Now we can take on board a possible counter-example to Kripke – referential uses of descriptions as offered by, amongst others, Donnellan [1966]. However, Kripke would argue that such descriptive references are seen to belong to the ‘pragmatics of use’ and have nothing to do with the semantics of descriptions. Such a pragmatic reference must be so because it is indeed the case that particular persons will use particular descriptions in order to pick out - and then fix - a particular named object. Of course they will. However, this has nothing to do with the semantics of proper names or descriptions. The semantic value of ‘Franklin’ must be the same for all users and at all times. This could not be the case with any single description, or even Searle’s ‘cluster’ of descriptions [Searle, 1967]. This universality and a-historical reality of a proper name is determined by the fact that its only semantic value is the named object-referent itself - and nothing more! It is, therefore, de re. Descriptions, on the other hand, are conceptual or de dicto in nature. Descriptions belong to the pragmatics of use in the sense that they are used practically by particular persons at particular times, not by all persons at all times. We can therefore say that semantics, or Kripkean semantics, is essentialist in nature, whereas pragmatics is non-essentialist or even anti-essentialist.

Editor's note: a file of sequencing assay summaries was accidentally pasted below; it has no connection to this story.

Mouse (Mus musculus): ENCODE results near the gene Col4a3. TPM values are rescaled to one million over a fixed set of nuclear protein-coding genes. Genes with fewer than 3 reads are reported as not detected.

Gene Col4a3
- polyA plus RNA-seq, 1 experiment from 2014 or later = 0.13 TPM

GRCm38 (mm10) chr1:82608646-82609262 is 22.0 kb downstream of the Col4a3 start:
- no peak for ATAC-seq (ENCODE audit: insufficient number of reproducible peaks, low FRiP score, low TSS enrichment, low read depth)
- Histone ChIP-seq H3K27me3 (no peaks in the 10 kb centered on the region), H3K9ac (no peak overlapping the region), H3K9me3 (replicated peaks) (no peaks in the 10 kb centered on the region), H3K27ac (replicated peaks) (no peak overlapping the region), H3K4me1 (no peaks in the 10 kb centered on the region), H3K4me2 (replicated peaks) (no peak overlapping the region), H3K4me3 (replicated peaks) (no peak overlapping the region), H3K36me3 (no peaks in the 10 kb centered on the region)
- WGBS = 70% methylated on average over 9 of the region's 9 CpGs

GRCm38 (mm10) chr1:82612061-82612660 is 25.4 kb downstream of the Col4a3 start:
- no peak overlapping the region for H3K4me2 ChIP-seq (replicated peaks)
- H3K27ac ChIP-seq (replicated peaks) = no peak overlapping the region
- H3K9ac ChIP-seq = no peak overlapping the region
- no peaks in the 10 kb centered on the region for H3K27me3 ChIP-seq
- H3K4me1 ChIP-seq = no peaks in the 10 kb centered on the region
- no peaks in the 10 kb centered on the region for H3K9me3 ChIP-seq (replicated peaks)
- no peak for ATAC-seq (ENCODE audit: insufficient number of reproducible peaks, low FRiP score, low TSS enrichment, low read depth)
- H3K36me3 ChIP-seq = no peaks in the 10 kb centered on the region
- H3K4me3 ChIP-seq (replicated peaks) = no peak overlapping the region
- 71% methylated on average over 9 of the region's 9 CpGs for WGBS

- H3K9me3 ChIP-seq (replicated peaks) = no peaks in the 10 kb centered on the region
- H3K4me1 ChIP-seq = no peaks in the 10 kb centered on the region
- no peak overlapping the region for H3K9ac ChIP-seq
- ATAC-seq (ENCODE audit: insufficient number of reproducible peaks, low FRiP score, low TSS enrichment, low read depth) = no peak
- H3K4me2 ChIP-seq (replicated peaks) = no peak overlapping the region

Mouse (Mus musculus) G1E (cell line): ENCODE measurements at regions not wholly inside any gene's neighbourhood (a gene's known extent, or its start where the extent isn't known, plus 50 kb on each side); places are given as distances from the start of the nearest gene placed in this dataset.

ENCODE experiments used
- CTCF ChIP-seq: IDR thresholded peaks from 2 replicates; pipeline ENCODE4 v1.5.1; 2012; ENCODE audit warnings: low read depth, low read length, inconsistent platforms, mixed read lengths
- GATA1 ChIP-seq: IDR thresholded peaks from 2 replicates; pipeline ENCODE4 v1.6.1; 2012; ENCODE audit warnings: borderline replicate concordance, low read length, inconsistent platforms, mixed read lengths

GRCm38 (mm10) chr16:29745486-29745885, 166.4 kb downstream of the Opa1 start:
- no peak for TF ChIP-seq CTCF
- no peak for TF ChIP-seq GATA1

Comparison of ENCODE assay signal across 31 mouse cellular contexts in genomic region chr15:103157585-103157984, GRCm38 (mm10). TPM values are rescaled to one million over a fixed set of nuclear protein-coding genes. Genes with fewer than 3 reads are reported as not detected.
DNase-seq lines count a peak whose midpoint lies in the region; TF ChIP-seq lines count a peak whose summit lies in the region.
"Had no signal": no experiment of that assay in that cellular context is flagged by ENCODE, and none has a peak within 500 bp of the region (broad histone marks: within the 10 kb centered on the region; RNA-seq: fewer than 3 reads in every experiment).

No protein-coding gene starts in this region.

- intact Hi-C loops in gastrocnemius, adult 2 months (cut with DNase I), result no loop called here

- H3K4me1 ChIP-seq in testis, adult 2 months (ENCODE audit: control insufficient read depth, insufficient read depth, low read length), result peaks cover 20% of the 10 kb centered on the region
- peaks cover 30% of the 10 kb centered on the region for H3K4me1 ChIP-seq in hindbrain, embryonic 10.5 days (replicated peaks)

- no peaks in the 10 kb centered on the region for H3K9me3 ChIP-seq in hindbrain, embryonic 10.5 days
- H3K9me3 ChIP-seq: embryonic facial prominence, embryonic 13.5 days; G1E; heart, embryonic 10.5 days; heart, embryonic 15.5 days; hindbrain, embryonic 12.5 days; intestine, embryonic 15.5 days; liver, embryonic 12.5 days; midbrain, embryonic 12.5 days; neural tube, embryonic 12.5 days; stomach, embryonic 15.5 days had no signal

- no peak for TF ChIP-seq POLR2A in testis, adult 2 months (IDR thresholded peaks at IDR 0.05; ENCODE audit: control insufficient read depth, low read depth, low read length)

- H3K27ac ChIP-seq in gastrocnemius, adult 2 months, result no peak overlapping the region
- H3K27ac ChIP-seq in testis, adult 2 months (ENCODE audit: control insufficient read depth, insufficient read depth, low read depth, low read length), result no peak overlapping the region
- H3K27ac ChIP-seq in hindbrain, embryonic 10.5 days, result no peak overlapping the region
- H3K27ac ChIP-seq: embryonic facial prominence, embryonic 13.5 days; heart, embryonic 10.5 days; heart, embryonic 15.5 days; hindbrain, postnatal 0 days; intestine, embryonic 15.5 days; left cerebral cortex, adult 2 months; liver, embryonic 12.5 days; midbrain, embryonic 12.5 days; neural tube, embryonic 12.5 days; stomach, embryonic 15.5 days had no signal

The thesis of rigid designators tells us that proper names are given their semantic value at our world and must retain that value at all possible worlds at which the named object exists. This means that a possibility-statement with a proper name has a fixed semantic value because that value is fixed at the actual world by an actual object or person. Therefore it is the person himself, as it were, who is found at different worlds (or his counterparts), not a mere similar.


However, Kripke has argued that rigidity is not just about modal contexts. In the following


Aristotle was fond of dogs.


the name is rigid without a mention of modality or possible worlds. And yet Kripke goes on to write something which does highlight the modal nature of proper names:


".... the thesis that names are rigid in simple sentences is, however, equivalent to the thesis that if a modal operator governs a simple sentence containing a name, the two readings, with large and small scope, are equivalent [1972/1980)."


To conclude and repeat: the whole thesis of the rigidity of proper names is not actually a theory about reference in the sense of our giving an object a name, etc. However, if one accepts the rigidity thesis, then it automatically commits us, or so it has been argued, to what has been called a ‘direct theory of reference’. And Kripke, of course, also offers us a direct - causal - theory of reference to follow his account of rigidity. The Kripkean conclusion must be, then, that reference must be either direct or descriptive.


References


Forbes, G – (1997) ‘Essentialism’, in A Companion to the Philosophy of Language, Blackwell Publishers
Kripke, S - (1972/1980) Naming and Necessity, Oxford: Blackwell
Searle, J – (1967) ‘Proper Names’, in Philosophical Logic, ed. P. F. Strawson, Oxford University Press